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The Pickwick Papers | Chapter 8 | Summary

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Summary

Back at the Wardles' house, Mr. Tupman has received tender care from Rachael, Isabella, and Emily and has grown even more attached to Rachael. When they are alone together in the garden he expresses his love to her. She acknowledges her feelings for him, and they kiss, but are interrupted by Joe, the sleepy servant boy. Mr. Pickwick, Mr. Snodgrass, Mr. Winkle, and Mr. Wardle return from the cricket match, bringing Mr. Jingle with them. All of them are drunk, but Mr. Jingle conceals it better than the others. While Mr. Pickwick, Mr. Snodgrass, Mr. Winkle, and Mr. Wardle are packed off to bed, Mr. Jingle is an immediate hit with the ladies, which worries Mr. Tupman.

The next day Mr. Jingle overhears Joe telling Mrs. Wardle (Rachael and Mr. Wardle's mother) that he saw Rachael and Mr. Tupman kissing. Mr. Jingle uses what he overheard to insinuate himself between Rachael and Mr. Tupman. He tells Rachael that she and Mr. Tupman were seen, and then claims that Mr. Tupman only wants her money and really loves one of Rachael's nieces. Rachael believes him. Mr. Jingle then focuses on Mr. Tupman. He persuades Mr. Tupman that Rachael wants him to flirt with her niece Emily to keep their romance a secret. Mr. Tupman follows this advice, but to Rachael it seems to prove that he really prefers her niece, and she turns more and more to Mr. Jingle.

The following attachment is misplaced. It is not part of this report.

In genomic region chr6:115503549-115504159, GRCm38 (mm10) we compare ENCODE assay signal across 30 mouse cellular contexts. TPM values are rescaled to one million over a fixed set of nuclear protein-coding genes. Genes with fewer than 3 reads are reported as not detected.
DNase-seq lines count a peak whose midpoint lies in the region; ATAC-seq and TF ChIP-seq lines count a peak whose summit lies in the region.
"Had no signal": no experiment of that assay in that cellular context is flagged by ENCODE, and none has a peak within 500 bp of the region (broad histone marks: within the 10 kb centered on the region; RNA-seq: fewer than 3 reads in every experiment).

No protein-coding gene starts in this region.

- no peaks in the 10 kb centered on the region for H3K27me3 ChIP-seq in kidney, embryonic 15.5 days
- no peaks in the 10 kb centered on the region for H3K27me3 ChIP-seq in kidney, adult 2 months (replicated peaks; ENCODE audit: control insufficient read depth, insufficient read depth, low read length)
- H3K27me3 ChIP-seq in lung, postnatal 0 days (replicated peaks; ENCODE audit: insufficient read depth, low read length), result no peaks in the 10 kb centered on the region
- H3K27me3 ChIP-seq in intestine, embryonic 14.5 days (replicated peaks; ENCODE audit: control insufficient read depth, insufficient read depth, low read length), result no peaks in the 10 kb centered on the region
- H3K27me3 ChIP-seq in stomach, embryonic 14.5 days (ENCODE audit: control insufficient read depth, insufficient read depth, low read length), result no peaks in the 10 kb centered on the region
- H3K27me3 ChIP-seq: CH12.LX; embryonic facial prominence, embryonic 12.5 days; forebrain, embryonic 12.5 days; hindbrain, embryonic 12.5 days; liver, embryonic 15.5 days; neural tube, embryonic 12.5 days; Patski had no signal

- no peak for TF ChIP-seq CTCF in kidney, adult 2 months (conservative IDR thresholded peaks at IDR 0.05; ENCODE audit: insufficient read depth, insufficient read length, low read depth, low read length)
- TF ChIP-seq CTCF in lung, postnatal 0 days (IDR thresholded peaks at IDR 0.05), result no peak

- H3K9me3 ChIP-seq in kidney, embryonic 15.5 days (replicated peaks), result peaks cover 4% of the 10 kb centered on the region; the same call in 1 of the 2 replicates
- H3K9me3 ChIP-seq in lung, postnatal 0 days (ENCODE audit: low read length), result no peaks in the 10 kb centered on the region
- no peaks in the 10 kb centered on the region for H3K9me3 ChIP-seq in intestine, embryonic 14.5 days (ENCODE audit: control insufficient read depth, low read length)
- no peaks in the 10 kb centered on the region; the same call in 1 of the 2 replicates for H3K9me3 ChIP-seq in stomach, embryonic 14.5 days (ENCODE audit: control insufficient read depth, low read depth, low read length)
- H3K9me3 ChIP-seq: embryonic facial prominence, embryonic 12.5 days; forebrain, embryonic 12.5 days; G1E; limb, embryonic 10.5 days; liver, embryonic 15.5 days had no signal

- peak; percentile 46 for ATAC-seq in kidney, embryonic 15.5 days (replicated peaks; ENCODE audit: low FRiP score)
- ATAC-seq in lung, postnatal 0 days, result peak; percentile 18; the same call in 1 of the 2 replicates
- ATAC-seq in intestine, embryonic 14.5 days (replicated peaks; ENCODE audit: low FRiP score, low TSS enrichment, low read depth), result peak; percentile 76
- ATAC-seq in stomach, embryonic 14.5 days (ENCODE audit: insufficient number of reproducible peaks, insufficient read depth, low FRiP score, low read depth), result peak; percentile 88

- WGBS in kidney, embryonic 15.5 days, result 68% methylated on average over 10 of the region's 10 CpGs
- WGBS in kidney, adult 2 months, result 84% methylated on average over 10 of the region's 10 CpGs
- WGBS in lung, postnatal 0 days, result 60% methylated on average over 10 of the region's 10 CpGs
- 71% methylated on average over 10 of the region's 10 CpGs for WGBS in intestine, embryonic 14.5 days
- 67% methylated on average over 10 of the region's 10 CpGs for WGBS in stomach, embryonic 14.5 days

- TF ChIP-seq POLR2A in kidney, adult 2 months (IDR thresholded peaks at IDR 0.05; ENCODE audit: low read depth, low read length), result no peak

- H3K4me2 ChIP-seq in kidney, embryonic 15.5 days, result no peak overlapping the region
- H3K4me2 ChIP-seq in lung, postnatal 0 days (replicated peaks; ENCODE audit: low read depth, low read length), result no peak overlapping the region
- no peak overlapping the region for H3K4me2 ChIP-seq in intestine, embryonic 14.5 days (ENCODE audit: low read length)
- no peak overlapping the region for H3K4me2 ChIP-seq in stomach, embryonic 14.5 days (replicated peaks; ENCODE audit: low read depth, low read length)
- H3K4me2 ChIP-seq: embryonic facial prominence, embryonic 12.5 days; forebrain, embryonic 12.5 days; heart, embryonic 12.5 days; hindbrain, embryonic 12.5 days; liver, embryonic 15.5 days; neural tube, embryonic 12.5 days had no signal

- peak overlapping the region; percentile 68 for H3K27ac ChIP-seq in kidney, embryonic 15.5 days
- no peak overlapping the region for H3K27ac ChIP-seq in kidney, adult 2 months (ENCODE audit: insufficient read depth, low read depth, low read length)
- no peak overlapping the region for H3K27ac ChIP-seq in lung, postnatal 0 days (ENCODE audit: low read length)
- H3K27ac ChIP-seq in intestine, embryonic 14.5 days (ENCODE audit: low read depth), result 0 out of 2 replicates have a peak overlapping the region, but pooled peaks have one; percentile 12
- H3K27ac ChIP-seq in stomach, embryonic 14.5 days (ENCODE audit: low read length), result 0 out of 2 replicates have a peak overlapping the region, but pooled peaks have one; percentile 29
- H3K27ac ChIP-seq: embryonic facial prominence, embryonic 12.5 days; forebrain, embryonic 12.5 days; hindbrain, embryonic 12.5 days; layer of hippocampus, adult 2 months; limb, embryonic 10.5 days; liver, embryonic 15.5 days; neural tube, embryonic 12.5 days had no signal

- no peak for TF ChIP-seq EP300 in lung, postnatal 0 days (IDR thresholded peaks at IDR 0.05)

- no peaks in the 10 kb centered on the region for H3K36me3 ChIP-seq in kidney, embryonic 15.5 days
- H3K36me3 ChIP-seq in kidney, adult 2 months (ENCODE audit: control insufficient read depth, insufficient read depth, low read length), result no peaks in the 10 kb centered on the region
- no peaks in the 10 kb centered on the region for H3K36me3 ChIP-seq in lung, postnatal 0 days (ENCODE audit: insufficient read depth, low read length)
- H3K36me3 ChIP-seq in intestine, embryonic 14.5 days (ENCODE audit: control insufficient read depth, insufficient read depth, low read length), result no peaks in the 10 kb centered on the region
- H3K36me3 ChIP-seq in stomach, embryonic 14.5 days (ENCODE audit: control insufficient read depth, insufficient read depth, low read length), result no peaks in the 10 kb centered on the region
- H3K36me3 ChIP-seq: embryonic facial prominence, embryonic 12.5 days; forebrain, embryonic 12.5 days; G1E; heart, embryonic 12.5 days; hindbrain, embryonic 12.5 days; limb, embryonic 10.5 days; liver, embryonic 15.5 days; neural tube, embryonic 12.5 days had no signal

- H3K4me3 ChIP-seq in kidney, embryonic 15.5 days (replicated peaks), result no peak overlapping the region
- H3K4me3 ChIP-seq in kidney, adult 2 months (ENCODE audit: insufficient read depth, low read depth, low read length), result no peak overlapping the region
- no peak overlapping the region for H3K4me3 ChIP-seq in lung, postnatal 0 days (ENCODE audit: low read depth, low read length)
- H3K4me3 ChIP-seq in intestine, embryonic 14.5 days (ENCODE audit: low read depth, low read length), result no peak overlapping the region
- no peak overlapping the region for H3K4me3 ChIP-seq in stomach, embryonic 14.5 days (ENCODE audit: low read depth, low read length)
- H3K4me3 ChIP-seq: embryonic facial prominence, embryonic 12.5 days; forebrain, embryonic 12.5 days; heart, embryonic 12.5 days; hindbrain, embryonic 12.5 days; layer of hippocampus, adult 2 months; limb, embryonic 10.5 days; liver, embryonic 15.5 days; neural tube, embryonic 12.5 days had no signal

Analysis

While the others are off at the cricket match, Mr. Tupman takes his opportunity to profess his love to Rachael, in what turns out to be a funny, rather than romantic, scene. Dickens has described Mr. Tupman as plump and older; Rachael as a "spinster aunt" is seen as undesirable, and yet they find romance together. Mr. Tupman's exuberance, however, leads them into trouble, as Joe, the servant boy, spots them kissing. In this era men and women were rarely left alone together long enough for them to exchange "numerous kisses," as Dickens describes. If Mr. Tupman truly intended to marry Rachael, he would be expected to get her brother's permission (as he is her oldest male relative); after being caught kissing, Mr. Tupman might well be expected to propose to Rachael whether he wanted to or not.

Had Mr. Wardle been home, Mr. Tupman might have asked his permission, but Wardle and the others return late at night and very drunk, so he has no opportunity. The women do not realize that Mr. Jingle is just as drunk as the others, which suggests that Mr. Jingle may be experienced at disguising his level of drunkenness.

When Mr. Jingle overhears Joe's report about Mr. Tupman and Rachael, he begins to reveal his true self. Jingle is a mercenary who cares little for other people's feelings. Dickens states that Mr. Jingle pursues Rachael because he thinks he can win her and because he believes she has money.

This is also the first time where naïveté gets someone hurt. Mr. Tupman believes what Mr. Jingle tells him and appreciates Mr. Jingle's support, while Mr. Jingle is actually ruining Mr. Tupman's chances with Rachael. For Rachael it is less a question of naïveté and more about her insecurities: she finds it easy to believe that Mr. Tupman is more attracted to her young niece than to her.

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